Judging from Sony’s unexpectedly strong performance in the third quarter, which took many analysts by surprise, the electronics-to-entertainment group appears finally to be on firmer footing.
Sales were up 10 per cent year-on-year, impressive considering the electronics sector enjoyed buoyant demand the previous Christmas. Sony did even better from a profits perspective, with operating income up 47 per cent.
At the electronics business, operating profit margins in the quarter improved from 3.3 per cent last year to 4.9 per cent.
While cost improvements and a dollar-yen rate that worked in its favour played a big role, analysts say the boost to its electronics business indicates that Sony’s LCD TV panel alliance with Samsung is beginning to bring benefits.
Bravia, Sony’s LCD TV, has taken an impressive 30 per cent of the global market in value terms.
Sony also appears to be fighting back in the digital still camera market, where it recently looked vulnerable in the face of Matsushita and Casio, its more aggressive rivals. Sony’s latest digital camera was the top-selling model in December and helped the company to push its market share in Japan up from 10 per cent to 15 per cent.
PlayStation 2 and the PSP hand-held console made a remarkably strong contribution, helping the games division achieve record sales and profits on a quarterly basis.
However, as Nobuyuki Oneda, chief financial officer warns, “the environment surrounding Sony continues to be difficult”.
In particular, the outlook for price declines in the TV market remains a concern.
According to Mr Oneda, Sony expects LCD TV prices in the 32-inch market to decline about 4 to 5 per cent, translating into a 20 per cent or so decline for the year. But, he cautions, “that is speculation”.
Although the TV business is now close to break-even and is on track to turn profitable in the latter half of fiscal 2006, Sony believes there will be “considerable price deterioration from now on so we don’t think we should be optimistic”.
Sony’s competitors have announced aggressive ex-pansion plans for theirTV manufacturing operations, which will give them greater capacity to meet strong demand and significant cost competitiveness.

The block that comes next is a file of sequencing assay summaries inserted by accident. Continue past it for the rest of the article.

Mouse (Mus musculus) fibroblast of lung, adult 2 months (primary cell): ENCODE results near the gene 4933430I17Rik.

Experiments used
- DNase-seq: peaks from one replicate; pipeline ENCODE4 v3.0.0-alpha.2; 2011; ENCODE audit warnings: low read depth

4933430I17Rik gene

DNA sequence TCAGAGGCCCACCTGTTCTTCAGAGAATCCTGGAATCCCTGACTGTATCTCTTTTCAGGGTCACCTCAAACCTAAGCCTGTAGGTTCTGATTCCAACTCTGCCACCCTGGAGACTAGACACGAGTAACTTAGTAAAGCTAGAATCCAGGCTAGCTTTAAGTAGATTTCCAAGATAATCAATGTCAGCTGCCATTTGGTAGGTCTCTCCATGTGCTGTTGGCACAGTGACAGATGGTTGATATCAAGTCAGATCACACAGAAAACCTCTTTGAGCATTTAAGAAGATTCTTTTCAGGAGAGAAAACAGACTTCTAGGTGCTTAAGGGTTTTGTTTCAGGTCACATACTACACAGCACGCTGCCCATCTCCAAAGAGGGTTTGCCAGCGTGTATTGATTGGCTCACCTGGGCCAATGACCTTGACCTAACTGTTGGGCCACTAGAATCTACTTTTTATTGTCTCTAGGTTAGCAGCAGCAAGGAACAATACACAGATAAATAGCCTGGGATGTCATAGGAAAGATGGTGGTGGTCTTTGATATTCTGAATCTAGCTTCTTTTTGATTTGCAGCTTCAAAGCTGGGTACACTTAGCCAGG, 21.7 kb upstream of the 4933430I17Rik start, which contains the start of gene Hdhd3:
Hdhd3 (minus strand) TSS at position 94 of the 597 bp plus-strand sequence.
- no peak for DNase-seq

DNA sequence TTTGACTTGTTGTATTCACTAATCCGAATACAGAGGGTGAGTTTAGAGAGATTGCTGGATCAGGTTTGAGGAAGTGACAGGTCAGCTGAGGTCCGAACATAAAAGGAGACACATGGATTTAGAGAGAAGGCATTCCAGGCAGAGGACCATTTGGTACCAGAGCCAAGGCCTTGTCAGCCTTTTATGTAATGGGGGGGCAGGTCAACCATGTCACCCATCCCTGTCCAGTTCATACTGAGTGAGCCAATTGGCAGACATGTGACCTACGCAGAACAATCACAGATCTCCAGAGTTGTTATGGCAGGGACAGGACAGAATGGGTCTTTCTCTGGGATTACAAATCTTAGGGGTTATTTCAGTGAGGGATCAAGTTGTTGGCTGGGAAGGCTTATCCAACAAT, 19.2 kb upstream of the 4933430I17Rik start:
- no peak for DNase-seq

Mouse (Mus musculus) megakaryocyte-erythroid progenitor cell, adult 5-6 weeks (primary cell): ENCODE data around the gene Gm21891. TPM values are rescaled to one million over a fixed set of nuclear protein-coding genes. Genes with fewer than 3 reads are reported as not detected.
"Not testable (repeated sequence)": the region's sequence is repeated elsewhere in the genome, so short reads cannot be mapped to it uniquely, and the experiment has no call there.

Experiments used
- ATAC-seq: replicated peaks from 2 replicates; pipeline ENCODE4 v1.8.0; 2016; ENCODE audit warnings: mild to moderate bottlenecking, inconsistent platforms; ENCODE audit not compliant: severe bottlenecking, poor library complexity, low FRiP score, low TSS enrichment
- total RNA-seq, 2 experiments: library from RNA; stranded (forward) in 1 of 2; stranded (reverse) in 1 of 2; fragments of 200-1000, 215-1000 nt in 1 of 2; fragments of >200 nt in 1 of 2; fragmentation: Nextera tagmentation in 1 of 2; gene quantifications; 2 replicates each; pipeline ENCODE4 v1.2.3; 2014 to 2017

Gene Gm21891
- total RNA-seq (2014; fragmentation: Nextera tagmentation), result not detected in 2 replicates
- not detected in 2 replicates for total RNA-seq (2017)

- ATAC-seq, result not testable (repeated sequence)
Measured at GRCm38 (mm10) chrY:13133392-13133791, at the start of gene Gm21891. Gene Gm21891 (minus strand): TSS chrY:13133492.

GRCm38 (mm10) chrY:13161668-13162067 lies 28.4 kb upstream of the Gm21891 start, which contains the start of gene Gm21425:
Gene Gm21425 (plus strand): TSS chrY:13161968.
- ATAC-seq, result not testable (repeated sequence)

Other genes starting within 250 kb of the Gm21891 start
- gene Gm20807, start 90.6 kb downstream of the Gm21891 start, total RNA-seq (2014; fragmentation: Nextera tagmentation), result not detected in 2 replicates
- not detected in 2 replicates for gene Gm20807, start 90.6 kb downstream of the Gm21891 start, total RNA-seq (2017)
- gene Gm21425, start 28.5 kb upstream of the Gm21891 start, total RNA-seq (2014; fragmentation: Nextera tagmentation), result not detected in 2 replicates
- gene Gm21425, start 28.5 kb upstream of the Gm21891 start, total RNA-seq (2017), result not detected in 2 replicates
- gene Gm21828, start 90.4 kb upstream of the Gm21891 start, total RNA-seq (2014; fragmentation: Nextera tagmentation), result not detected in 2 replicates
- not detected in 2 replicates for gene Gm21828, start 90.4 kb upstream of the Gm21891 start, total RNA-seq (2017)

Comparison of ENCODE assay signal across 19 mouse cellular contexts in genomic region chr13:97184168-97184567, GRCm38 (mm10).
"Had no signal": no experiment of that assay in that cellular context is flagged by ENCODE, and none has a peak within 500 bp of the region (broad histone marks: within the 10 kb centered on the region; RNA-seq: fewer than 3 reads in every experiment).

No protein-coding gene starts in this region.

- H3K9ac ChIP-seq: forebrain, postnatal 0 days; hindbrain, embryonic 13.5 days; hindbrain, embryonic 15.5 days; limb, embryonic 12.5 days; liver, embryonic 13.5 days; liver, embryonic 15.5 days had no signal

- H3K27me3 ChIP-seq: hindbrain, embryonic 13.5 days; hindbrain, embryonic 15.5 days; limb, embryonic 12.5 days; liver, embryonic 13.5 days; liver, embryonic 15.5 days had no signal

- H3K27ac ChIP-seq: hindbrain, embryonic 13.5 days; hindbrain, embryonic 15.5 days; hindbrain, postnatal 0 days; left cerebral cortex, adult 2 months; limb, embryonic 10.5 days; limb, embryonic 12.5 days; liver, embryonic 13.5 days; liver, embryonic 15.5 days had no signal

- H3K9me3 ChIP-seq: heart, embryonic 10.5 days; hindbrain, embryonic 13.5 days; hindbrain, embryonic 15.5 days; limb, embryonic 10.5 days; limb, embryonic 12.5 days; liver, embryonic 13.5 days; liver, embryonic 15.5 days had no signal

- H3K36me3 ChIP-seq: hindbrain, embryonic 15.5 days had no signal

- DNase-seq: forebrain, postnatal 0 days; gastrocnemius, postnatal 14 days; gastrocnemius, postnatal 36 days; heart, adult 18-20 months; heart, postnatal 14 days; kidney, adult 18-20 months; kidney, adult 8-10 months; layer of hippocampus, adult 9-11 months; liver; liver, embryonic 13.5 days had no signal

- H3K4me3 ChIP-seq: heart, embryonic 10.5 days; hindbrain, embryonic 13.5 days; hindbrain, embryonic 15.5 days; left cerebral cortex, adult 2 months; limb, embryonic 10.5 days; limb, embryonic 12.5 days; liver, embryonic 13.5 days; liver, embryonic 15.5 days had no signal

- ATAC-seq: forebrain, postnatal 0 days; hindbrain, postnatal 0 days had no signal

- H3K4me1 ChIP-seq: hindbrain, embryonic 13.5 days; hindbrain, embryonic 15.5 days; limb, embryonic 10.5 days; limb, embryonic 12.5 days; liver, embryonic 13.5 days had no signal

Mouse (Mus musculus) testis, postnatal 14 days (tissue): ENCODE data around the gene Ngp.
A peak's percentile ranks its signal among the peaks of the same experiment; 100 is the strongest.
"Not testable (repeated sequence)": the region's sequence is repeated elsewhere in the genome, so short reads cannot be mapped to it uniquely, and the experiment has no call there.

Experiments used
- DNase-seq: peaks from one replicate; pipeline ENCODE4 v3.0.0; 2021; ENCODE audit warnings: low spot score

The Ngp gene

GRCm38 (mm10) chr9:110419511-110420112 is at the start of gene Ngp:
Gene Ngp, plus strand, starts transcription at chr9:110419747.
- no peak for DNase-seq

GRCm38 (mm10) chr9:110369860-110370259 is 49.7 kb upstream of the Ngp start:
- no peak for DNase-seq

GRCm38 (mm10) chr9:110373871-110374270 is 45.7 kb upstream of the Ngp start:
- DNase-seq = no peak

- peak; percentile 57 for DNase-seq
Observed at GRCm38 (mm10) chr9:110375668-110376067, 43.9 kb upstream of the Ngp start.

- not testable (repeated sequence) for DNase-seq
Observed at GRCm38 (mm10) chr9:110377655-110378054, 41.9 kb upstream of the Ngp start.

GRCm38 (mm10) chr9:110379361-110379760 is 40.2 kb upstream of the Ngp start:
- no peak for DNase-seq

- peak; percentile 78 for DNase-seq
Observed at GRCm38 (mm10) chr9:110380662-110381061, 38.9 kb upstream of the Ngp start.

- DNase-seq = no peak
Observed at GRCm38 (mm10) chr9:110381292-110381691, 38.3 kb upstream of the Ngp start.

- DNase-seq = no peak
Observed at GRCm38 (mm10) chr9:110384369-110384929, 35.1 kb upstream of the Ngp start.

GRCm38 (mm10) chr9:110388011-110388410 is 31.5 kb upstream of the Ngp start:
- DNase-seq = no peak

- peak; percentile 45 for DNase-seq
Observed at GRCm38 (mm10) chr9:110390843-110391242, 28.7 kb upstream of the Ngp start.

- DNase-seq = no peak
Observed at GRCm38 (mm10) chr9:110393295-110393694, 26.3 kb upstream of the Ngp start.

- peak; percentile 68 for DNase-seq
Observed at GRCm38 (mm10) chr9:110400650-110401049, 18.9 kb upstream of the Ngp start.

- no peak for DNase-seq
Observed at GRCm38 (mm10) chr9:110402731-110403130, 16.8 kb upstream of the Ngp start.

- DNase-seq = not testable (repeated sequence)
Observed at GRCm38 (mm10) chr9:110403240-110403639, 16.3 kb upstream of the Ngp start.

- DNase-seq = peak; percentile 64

Mr Oneda says Sony expects a big increase in demand and admits “capacity is tight”.
“So, we are considering some kind of capacity increase but we are not ready to announce [those plans]”, he says. The expectation is that Sony will contribute to further capacity at its joint venture with Samsung.
Meanwhile, in the games division, Sony is poised to launch the PlayStation 3 in the spring. However, no firm date has been announced and speculation is mounting that it will delay the launch.
The strong performance of PlayStation 2 is likely to discourage Sony from launching the PS3 too soon.
“The games division will definitely hurt” when they launch PS3, says one analyst. This is due to the high cost of making the console. The question is how big the loss will be.
Hiroshi Takada, analyst at JPMorgan, wrote in a recent report that consumer electronics makers would be likely to face a tougher holiday sales environment this year compared with 2005.
“We expect the 2006 year-end holiday sales season to lack strength because of a tough comparison with the strong 2005 year-end holiday sales season and declines following boosts in February and June 2006 following scheduled events [Turin Olympics and World Cup respectively],” says Mr Takada. “We think this could weigh on sector stocks this year.”
Given the pressures Sony is facing, Mr Oneda’s caution is well placed.
Additional reporting by Mariko Sanchanta